MMA Fighter Mark Munoz has been on countless AFE tours over the years, bringing MMA-style fighting clinics to the troops. In September 2017, Munoz got a unique opportunity to return ‘home’ on one of his AFE tours.

Munoz, along with fellow fighters CB Dolloway, Jorge Rivera and Gray Maynard, traveled to Japan, Okinawa and Guam over Labor Day weekend that year. The crew visited Marine Corps Air Station Iwakuni, Camp Hansen, Kadena Air Base and Naval Base Guam.

The fighters also visited another base on their trip, one very important to Munoz – he was born at Yokosuka Naval Base while his father was stationed there as a petty officer in the Navy.

“I was a Navy Brat. My dad was in the Navy for about 16 years,” Munoz told MWR Yokosuka.

The fighters led interactive clinics on wrestling and grappling fundamentals at the bases, as well as an MMA clinic, which taught moves from a variety of fighting styles, like boxing, wrestling, jiu-jitsu and Muay Thai.

Munoz says the skills involved in the sport of MMA can be useful for servicemembers.

“It can save their life,” Munoz told Tyler Hlavac of Stars and Stripes. “I believe martial arts can help servicemembers with their mindset, with their character, their leadership, and their cardiovascular fitness. What we do is in essence what they do on the battlefield, for guys on the front lines. It’s the same mentality.”

“To be better physically, to be better mentally, and to be better emotionally.Those are three things that a servicemember needs,” Munoz told MWR Yokosuka about the importance of MMA style training.

Comparing MMA to the military experience, Munoz said, “In MMA, you’ve got to give honor, you’ve got to give respect. You got to work hard. You got to have desire, direction, diligence, discipline, and dedication. You got to have commitment, courage, integrity, leadership. And that’s what’s similar.”

Munoz was not the only fighter on the tour with a military connection – Rivera served in the Army and was stationed at Fort Hood.

When asked about applying what he learned in the military to MMA, Rivera told MWR Yokosuka, “It was the discipline. It was understanding that this was what I had to do – what I have to go through – and be accepting of it. There are no shortcuts, it’s a lot of hard work.”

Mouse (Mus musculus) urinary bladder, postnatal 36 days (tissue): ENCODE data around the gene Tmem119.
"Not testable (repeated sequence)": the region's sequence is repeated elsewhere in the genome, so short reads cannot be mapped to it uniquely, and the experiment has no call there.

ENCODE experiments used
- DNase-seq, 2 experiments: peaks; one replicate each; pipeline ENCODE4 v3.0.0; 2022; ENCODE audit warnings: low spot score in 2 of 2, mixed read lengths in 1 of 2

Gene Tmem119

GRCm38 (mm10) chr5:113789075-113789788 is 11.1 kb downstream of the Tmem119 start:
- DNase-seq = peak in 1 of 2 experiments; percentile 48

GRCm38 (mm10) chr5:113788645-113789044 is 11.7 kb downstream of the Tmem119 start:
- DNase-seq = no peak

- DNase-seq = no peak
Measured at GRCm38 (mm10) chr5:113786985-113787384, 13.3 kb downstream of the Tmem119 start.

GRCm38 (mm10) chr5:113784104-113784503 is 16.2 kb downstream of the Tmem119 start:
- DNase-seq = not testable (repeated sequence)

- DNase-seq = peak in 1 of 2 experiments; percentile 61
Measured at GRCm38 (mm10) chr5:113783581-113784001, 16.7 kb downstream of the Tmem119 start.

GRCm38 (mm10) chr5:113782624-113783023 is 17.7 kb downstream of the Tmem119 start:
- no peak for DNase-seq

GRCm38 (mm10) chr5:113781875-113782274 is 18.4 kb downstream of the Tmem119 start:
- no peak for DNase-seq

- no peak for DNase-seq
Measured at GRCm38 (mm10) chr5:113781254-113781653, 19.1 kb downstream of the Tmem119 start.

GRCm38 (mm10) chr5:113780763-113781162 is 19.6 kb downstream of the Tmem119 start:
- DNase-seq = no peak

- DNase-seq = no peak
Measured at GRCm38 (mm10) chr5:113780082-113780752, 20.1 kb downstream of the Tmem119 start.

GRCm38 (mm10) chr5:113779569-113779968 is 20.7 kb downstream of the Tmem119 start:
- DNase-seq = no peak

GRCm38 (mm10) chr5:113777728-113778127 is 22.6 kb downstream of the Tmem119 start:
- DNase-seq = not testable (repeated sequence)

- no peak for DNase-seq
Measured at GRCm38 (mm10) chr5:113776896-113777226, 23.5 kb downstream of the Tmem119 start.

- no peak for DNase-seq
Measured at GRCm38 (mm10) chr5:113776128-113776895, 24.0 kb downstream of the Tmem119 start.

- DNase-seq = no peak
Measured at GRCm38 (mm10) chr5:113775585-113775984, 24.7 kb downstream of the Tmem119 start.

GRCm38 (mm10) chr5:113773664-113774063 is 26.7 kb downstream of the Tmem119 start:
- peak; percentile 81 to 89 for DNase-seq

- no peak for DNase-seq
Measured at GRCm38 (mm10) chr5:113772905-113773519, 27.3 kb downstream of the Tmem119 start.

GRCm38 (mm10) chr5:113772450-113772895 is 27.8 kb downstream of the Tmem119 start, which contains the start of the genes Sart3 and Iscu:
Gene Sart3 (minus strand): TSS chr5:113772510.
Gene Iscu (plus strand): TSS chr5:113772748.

“I’m looking at the guys trying to do this that want your spot. You’re not on your game, that’s it, it’s your loss,” he said.

Seaman Trevor Allison of the USS Ronald Reagan attended the clinic at Yokosuka and told Hlavac he was pleasantly surprised to learn the clinics were hands-on experiences, rather than the demonstrations he expected.

“In the military, this our kind of stuff,” Allison said. “He showed us how to [take down opponents] with a gun at your side. He was trying to teach to a [military audience]. These techniques, you need to have a base before you can do them.”

Steven Marksberry, Martial Arts Instructor and MWR Community Recreation Director at Yokosuka shared his perspective on failure and respect in martial arts.

“You’re not afraid to fail, because you know what’s going to happen. But every time that you fail, you learn something else. And you get better. And then you have respect – that person knows more than me and I respect what they can do,” Marksberry said. “And when you get in the ring with somebody lesser than you in talent or skill, then that’s been shown to you, you need to show it to someone else.”

When asked about his job as a director of MWR, Marksberry said it’s all about creating positive experiences for his servicemembers.

“You guys have the hard job, to have to go out and fight, you have to be on ships for long spans of time. We’ve got Marines that go and they deploy at any moment. And that’s the really tough job,” Marksberry said. “Our job is to get to have some fun and provide some services that you should, hopefully, be able to enjoy. And that’s fun for us. When we come together like this, it’s just another way for people to feel and build that community.”

For Munoz, a shared sense of community is just as important. “You’re only as good as the brother or sister that’s serving next to you. Because as iron sharpens iron, one man sharpens another,” Munoz told MWR Yokosuka. “If I can make you better by sharpening you, in essence, you’re going to make me better. We can get better together.”

Featured photo by Tyler Hlavac, Stars and Stripes